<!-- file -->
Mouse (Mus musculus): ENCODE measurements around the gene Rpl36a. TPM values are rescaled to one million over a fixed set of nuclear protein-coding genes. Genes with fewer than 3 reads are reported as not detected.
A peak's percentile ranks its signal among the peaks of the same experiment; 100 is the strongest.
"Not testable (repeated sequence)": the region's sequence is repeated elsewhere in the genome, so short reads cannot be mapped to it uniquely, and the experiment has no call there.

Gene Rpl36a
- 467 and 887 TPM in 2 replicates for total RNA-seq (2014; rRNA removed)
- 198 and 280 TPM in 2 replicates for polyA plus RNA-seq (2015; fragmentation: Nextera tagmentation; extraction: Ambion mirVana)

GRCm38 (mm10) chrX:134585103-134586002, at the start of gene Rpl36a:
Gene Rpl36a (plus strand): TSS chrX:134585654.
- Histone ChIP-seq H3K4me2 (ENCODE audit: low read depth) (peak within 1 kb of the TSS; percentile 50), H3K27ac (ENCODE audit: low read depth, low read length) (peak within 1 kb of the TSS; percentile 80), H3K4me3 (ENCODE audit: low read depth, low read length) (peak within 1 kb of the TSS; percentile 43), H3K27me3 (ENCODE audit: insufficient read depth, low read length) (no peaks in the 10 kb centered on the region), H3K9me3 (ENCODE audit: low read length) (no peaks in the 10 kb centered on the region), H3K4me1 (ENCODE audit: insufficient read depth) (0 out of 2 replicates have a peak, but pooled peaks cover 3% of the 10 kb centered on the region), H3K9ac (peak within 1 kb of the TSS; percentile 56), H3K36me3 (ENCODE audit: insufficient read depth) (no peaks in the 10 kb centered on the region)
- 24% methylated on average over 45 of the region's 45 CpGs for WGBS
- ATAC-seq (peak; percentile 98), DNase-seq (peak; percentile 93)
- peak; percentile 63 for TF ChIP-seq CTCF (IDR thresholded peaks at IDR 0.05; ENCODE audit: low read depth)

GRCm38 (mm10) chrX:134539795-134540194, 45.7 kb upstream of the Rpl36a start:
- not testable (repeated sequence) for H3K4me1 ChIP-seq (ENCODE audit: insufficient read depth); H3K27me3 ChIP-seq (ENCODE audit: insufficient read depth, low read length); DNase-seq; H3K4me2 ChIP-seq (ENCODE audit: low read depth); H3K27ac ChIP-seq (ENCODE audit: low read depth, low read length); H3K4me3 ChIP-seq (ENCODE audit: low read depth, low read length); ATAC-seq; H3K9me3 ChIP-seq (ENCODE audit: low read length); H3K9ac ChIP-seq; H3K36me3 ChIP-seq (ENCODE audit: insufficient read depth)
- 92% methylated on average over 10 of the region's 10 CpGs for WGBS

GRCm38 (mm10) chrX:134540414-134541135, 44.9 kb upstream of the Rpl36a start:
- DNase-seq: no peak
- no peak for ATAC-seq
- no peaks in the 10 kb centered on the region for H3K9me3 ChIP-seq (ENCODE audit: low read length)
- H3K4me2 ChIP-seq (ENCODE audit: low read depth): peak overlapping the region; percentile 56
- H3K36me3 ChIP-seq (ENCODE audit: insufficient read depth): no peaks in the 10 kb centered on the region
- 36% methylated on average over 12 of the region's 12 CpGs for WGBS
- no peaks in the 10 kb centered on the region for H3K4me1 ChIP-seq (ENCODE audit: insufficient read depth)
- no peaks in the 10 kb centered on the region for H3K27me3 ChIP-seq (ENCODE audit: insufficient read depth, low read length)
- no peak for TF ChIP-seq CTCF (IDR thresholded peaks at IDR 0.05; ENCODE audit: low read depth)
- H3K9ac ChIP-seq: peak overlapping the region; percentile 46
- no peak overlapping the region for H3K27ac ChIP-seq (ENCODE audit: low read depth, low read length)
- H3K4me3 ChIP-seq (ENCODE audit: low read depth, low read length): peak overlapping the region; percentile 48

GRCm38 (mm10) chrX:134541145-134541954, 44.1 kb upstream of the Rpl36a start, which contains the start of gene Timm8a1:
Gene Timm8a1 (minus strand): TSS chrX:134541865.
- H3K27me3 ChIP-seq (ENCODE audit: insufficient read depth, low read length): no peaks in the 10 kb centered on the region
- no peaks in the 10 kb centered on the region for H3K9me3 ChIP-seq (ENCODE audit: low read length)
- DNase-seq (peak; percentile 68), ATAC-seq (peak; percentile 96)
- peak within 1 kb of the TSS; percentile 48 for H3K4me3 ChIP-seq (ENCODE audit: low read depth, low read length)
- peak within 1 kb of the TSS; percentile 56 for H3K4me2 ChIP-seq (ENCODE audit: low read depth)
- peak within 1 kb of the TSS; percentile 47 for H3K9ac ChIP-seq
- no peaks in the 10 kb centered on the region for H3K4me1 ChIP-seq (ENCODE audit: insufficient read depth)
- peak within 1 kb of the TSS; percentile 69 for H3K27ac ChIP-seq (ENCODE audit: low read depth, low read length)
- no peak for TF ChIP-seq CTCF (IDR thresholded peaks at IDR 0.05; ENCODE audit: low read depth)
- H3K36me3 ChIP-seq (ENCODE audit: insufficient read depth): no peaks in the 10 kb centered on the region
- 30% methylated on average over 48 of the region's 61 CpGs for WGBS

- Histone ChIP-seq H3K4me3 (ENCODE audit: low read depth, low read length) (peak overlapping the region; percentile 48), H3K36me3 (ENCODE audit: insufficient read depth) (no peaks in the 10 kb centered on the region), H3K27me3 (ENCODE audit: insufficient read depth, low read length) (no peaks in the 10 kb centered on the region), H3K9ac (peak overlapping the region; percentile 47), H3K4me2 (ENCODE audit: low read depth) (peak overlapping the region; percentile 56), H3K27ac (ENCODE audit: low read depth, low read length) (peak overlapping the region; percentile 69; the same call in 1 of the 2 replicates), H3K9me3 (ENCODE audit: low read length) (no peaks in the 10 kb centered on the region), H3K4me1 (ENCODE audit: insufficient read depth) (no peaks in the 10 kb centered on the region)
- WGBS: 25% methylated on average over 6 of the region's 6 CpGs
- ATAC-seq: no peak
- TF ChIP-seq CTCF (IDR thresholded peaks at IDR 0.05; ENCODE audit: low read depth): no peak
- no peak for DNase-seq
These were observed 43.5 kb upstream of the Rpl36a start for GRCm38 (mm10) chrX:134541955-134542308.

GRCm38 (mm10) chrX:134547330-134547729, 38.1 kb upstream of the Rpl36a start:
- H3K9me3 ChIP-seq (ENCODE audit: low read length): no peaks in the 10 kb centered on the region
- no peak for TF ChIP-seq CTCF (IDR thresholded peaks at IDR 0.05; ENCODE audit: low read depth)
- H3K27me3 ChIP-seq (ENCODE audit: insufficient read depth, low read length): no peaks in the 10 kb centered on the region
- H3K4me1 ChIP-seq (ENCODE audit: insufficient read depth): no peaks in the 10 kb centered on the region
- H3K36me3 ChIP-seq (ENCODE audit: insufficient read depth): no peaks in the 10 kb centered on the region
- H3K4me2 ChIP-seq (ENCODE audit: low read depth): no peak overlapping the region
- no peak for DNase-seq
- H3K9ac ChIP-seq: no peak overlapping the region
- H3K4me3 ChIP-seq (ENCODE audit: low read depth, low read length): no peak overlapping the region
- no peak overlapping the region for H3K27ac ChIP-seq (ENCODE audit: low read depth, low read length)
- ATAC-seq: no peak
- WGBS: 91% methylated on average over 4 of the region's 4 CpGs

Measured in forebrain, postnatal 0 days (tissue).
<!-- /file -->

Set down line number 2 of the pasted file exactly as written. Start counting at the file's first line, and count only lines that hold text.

A peak's percentile ranks its signal among the peaks of the same experiment; 100 is the strongest.